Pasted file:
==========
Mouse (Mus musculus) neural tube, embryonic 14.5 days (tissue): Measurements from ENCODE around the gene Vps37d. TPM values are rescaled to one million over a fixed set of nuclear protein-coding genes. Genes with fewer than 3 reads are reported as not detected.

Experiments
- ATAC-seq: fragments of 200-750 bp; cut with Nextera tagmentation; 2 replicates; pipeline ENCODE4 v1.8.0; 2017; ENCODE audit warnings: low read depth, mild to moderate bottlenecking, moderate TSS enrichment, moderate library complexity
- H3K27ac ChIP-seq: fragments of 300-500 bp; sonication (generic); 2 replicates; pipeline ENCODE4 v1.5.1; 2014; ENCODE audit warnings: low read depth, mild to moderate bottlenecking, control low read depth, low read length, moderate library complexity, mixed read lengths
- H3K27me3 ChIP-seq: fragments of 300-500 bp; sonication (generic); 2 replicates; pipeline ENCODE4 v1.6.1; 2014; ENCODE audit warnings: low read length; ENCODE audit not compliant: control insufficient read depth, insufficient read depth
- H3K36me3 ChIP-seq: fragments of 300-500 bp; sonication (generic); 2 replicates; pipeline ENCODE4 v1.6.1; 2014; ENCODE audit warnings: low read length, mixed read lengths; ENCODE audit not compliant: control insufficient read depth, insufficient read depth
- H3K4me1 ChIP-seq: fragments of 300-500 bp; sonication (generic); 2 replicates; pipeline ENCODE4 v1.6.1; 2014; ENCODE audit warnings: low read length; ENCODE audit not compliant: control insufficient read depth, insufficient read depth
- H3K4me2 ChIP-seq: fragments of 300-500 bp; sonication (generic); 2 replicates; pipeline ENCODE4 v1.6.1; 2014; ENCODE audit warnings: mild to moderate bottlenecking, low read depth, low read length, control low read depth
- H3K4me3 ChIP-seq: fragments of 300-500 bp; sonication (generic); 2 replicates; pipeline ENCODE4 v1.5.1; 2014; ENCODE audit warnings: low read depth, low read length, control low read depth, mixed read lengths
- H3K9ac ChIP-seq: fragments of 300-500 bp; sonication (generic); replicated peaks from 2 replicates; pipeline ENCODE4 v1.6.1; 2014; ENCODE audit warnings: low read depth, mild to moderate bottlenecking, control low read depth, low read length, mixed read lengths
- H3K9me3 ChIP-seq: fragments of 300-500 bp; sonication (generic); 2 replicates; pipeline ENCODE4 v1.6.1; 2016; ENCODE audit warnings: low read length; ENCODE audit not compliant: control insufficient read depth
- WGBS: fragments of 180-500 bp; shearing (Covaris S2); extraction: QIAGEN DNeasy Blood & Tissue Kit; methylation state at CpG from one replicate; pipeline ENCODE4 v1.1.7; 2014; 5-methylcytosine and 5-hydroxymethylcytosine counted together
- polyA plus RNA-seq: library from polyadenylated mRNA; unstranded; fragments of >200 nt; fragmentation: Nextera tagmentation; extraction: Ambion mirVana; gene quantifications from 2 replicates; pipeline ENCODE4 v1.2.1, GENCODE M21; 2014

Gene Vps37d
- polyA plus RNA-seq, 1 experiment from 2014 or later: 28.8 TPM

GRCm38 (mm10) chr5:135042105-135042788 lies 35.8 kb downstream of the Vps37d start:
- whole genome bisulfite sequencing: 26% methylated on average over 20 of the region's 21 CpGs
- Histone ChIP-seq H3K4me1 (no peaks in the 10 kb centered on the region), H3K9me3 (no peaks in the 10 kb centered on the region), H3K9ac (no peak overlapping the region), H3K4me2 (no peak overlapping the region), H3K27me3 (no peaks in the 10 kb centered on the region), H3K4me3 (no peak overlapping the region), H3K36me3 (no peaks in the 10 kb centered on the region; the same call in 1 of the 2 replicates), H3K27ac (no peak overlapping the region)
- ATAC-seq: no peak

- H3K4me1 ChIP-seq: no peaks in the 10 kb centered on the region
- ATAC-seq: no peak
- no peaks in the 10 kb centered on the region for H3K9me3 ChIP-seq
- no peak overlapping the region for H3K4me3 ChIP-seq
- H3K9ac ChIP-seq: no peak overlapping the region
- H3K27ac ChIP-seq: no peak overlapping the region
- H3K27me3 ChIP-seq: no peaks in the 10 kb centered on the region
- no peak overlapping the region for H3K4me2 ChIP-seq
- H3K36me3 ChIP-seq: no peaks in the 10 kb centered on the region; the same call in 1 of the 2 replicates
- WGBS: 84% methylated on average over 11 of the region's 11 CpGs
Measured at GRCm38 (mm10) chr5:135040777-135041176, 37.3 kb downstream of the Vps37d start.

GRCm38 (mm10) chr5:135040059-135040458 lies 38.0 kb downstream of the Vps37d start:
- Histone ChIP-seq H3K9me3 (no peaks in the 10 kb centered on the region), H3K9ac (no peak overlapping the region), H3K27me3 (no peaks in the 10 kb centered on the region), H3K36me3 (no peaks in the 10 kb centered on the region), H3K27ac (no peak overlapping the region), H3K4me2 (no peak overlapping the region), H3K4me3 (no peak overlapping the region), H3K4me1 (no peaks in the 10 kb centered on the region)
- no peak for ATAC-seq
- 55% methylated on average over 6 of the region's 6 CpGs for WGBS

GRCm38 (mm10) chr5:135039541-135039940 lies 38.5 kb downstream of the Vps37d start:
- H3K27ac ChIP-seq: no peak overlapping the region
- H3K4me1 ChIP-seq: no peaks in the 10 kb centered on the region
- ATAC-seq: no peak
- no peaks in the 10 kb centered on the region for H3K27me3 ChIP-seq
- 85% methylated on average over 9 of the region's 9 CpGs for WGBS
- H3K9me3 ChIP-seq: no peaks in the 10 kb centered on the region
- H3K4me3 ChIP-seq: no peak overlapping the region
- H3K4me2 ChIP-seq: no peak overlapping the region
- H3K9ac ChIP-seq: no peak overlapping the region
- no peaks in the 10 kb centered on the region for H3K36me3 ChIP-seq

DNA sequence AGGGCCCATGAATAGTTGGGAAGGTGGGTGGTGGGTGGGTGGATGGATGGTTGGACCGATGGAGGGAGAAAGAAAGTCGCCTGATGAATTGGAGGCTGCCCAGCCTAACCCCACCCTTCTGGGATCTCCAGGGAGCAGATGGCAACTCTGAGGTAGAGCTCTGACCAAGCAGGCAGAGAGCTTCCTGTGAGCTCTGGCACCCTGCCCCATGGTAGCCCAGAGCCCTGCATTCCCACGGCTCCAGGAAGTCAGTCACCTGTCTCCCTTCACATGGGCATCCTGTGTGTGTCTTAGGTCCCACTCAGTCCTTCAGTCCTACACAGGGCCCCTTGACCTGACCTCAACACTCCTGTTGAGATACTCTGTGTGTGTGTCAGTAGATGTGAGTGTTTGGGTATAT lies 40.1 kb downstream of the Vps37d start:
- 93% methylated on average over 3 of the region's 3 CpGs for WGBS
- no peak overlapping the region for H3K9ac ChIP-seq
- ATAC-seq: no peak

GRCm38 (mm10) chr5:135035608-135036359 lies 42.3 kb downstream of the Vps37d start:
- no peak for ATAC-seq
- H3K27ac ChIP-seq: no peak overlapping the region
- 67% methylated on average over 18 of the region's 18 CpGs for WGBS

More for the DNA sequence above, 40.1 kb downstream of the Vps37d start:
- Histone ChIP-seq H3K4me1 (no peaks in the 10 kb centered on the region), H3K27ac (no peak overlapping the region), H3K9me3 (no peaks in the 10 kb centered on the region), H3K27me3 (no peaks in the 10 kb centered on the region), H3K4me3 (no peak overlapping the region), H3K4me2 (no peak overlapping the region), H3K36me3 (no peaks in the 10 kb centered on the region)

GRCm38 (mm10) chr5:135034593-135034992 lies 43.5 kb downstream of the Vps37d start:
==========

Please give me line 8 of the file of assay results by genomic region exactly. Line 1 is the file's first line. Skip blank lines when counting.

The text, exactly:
- H3K4me2 ChIP-seq: fragments of 300-500 bp; sonication (generic); 2 replicates; pipeline ENCODE4 v1.6.1; 2014; ENCODE audit warnings: mild to moderate bottlenecking, low read depth, low read length, control low read depth